I'm having a little trouble with something that's 'easy to check' according to the script I'm using. I consider the kinetic energy operator

$$\hat T = \frac{p^2}{2m} = -\frac{\hbar^2}{2m} \frac{d^2}{dx^2} $$

and the wave function in momentum space, which is obtained using the Fourier transform

$$\tilde \psi(k) = \mathcal{F}[\psi(x)] = \frac{1}{\sqrt{2 \pi}} \int_{-\infty}^{+\infty} \psi(x) e^{-ikx} dx \ .$$

According to the script it's easy to see that

$$\hat T \tilde \psi(k) = \frac{\hbar^2 k^2}{2m} \tilde \psi(k)\ ,$$

i.e. that $\tilde \psi(k)$ is an eigenstate of the kinetic energy operator. I don't manage to replicate that result. In particular, using integration by parts a few times I get

$$\begin{align} \hat T \tilde \psi(k) &= -\frac{\hbar^2}{2m} \frac{1}{\sqrt{2 \pi}} \int_{-\infty}^{+\infty} \frac{d^2}{dx^2} ( \psi(x) e^{-ikx} ) dx \\ &= … \\ &= -\frac{\hbar^2}{2m} \tilde \psi(k) (-k^2 + 2k^2 - k^2) \\ &= 0 \end{align}$$

I see that $\mathcal{F}[\hat T \psi(x)] = \frac{\hbar^2 k^2}{2m} \mathcal{F}[\psi(x)]$ but $\mathcal{F}[\hat T \psi(x)] \neq \hat T \tilde \psi(k)$, right? So I'm confused ...

Can anybody show me where I go wrong?

  • 1
    $\begingroup$ If you are doing derivatives with respect to $x$ for the momentum operator, then you are in the position basis, not the momentum basis. $\endgroup$ Commented Feb 28, 2020 at 20:08
  • $\begingroup$ The momentum operator takes different form. In position basis, momentum is a derivative. In momentum basis, momentum is just multiplying by p. $\endgroup$
    – FGSUZ
    Commented Feb 28, 2020 at 20:14
  • $\begingroup$ oh I see, we use de Broglie's relation $p = \hbar k$ so $\hat T = \frac{p^2}{2m} = \frac{\hbar^2 k^2}{2m}$ and we just multiply by it, that's great, thanks to both of you! $\endgroup$
    – mpr
    Commented Feb 28, 2020 at 20:35

1 Answer 1


First, the expression $$\hat T\bar\psi (k)=\frac{\hbar^2k^2}{2m}\bar\psi(k)$$ does not mean $\bar\psi(k)$ is an eigenvalue of $\hat T$ because $\hbar^2k^2/2m$ is not a constant ($k$ is a variable now).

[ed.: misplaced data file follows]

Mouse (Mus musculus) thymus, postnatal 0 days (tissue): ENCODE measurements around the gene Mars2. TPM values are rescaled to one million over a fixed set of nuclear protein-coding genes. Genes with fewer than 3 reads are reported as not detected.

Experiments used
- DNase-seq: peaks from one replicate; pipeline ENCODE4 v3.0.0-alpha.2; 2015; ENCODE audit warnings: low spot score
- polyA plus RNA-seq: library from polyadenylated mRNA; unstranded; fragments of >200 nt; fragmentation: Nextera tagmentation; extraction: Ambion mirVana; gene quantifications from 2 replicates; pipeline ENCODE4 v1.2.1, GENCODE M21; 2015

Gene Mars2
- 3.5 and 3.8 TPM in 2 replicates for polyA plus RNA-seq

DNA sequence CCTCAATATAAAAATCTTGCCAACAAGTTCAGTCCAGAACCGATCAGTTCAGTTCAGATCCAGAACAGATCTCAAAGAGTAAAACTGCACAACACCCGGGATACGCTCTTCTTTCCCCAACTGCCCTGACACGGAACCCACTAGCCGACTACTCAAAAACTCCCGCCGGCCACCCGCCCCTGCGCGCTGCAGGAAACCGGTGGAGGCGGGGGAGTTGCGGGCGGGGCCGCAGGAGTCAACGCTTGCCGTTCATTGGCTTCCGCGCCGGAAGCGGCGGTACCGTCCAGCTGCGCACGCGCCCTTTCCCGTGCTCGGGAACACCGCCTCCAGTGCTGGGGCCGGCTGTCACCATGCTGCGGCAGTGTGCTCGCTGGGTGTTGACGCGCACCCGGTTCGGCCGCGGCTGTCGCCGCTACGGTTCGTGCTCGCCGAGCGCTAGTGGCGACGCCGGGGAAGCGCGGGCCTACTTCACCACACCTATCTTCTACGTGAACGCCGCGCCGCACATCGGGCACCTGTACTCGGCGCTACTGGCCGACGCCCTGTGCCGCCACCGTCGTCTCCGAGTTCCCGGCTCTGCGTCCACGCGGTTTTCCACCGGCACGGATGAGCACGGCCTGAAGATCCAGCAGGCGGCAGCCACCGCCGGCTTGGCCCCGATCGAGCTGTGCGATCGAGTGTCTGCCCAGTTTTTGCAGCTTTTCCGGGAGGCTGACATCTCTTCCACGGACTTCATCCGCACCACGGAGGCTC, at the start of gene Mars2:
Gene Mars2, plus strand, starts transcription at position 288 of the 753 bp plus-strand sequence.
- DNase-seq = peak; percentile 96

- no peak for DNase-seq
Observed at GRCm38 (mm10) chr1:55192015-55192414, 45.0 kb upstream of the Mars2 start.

Second, $\hat T\bar\psi(k)$ is not an expression that makes much sense. I think you actually mean $\langle k|\hat T|\psi\rangle$. To be more formal, you are starting with $$\bar\psi(k)=\langle k|\psi\rangle=\int_{-\infty}^\infty\langle k|x\rangle\langle x|\psi\rangle\,\text dx=\int_{-\infty}^\infty\frac{1}{\sqrt{2\pi}}e^{-ikx}\psi(x)\,\text dx$$

But you cannot "operate" $\hat T$ on $\langle k|\psi\rangle$, since this is technically just a number for some value of $k$. This is why I think you actually mean $\langle k|\hat T|\psi\rangle$ because we can compute this in the momentum basis $$\langle k|\hat T|\psi\rangle=\int_{-\infty}^\infty\langle k|\hat T|k'\rangle\langle k'|\psi\rangle \,\text dk'=\int_{-\infty}^\infty\frac{\hbar^2k^2}{2m}\delta(k-k')\bar\psi(k') \,\text dk'=\frac{\hbar^2k^2}{2m}\bar\psi(k)$$

This also reveals why $\bar\psi(k)$ is not, in general, an eigenfunction of $\hat T$. Note that really what we want is the basis-independent statement $\hat T|\psi\rangle=c|\psi\rangle$ to be true for $|\psi\rangle$ to be an eigenstate of $\hat T$. Now, at first glance this seems to be the case here, but the issue is that we needed to move into the $k$-basis in order to get this expression. In other words, $\frac{\hbar^2k^2}{2m}$ isn't an eigenvalue, it is just what is multiplied by $\bar\psi(k)$ when looking at $\hat T$ being applied to $|\psi\rangle$ specifically in the $k$-basis. In other other words, the reason that we get $\frac{\hbar^2k^2}{2m}$ is because of the operator and the chosen basis, not because of $|\psi\rangle$.

  • $\begingroup$ Thanks Aaron, that's what I was looking for, I'd think in the script they meant $\langle k \vert \hat{T} \vert \psi \rangle$. Just one question, you say because $k$ is a variable it can't be an eigenvalue. Why not? What's in the definition of eigenvectors/eigenvalues that prohibits that? $\endgroup$
    – mpr
    Commented Mar 5, 2020 at 23:06
  • $\begingroup$ @mpr Yeah I agree I was being pretty unclear on that first part. When I have time I'll edit it to be more clear, and I'll let you know when I do that. $\endgroup$ Commented Mar 6, 2020 at 0:19
  • $\begingroup$ @mpr I added a part at the end. $\endgroup$ Commented Mar 6, 2020 at 9:59
  • $\begingroup$ that clarifies it well, thank you very much! $\endgroup$
    – mpr
    Commented Mar 6, 2020 at 10:29

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